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Theories for the Universe.

by Darkmatrix
Tags: theories, universe
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Darkmatrix
#1
Mar2-12, 05:05 AM
P: 4
Hi, i'm wondering what the main theories for the state/structure of the universe are and what they consist of? Not the creation but the current state/structure of it.
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bapowell
#2
Mar2-12, 10:25 AM
Sci Advisor
P: 1,676
The so-called Lambda-CDM (or LCDM or [itex]\Lambda[/itex]CDM) is the standard concordance model that best describes the evolution and current state of the universe. It is the standard hot big bang model that describes a universe expanding and cooling from an early hot and dense period, through the cold dark matter (CDM)-assisted formation of large scale structure, to the current epoch of dark energy-dominated expansion (the Lambda in LCDM). LCDM assumes a scale invariant spectrum of Gaussian, adiabatic density perturbations as the initial seeds of structure formation, which so far provides the best fit to data.
BillSaltLake
#3
Mar2-12, 11:01 AM
PF Gold
P: 184
I think that perfect scale invariance of the spectrum is not what is observed and that the degree of deviation from scale invariance is very important. Am I correct in the assertion that if it were perfect scale invariance, then the density deviations over length scales typical of the whole observed last scattering surface would be much less than observed?

bapowell
#4
Mar2-12, 11:43 AM
Sci Advisor
P: 1,676
Theories for the Universe.

Quote Quote by BillSaltLake View Post
I think that perfect scale invariance of the spectrum is not what is observed and that the degree of deviation from scale invariance is very important. Am I correct in the assertion that if it were perfect scale invariance, then the density deviations over length scales typical of the whole observed last scattering surface would be much less than observed?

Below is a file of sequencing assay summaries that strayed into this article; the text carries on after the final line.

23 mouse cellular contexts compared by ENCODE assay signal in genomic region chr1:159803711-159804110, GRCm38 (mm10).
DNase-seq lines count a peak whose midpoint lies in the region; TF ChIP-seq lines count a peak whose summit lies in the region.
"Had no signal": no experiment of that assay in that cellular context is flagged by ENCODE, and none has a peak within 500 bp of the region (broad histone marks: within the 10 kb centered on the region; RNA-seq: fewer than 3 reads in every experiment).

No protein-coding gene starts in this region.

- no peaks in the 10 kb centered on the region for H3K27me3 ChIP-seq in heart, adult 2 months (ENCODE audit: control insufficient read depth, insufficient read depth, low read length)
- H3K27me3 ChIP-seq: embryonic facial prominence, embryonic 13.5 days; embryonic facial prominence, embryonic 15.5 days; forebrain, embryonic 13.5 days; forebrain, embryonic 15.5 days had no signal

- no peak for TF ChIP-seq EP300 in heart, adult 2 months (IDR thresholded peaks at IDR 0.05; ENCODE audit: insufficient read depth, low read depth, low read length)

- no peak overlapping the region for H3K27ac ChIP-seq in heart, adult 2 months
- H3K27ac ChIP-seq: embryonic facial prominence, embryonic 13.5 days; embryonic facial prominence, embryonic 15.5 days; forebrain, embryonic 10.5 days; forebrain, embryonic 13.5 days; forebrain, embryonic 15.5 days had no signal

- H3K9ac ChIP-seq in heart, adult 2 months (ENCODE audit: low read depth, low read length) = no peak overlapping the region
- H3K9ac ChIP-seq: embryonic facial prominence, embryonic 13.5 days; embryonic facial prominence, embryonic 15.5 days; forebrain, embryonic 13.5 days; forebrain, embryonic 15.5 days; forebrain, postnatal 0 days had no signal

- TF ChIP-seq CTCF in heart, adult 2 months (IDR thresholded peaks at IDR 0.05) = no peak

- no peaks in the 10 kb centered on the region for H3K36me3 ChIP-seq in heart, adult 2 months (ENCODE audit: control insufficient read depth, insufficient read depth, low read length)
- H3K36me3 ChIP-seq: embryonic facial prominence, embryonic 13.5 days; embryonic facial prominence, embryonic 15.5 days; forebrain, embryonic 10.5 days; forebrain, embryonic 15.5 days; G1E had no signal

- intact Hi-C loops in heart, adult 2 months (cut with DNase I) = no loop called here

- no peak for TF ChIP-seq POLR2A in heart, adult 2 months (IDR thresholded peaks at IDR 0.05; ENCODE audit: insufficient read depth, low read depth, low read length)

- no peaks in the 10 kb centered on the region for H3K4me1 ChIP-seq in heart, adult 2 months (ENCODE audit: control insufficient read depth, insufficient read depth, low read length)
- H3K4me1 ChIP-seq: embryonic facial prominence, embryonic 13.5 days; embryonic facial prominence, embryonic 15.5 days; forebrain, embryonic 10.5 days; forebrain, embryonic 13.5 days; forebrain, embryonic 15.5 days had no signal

It is true that the Harrison-Zel'dovich (scale invariant) spectrum is claimed by WMAP7 to be ruled out at 3 sigma, favoring instead a power law spectrum with a spectral index, n, centered at around n=0.97. However, when model selection is taken into consideration, this conclusion no longer holds up to scrutiny. Model selection concerns itself with the question: suppose we have a base model, where n = 1 is set and not free to vary (the Harrison-Zel'dovich (HZ) model), and suppose we have a competing model where n is allowed to vary freely within some range. The second model has one more additional free parameter than the first, and will consequently provide a better fit to the data simply on account of this additional freedom. Model selection works to ensure that the addition of this free parameter is warranted by the data in the first place. So, it's not simply a matter of counting sigmas; one must also determine whether the data favors a more complex model. When this analysis is carried out, it is found that the evidence against the HZ spectrum is not substantial. See http://arxiv.org/abs/arXiv:0912.1614.

The HZ spectrum can also be made to fit by considering more general reionization scenarios:
http://arxiv.org/abs/arXiv:1003.4763


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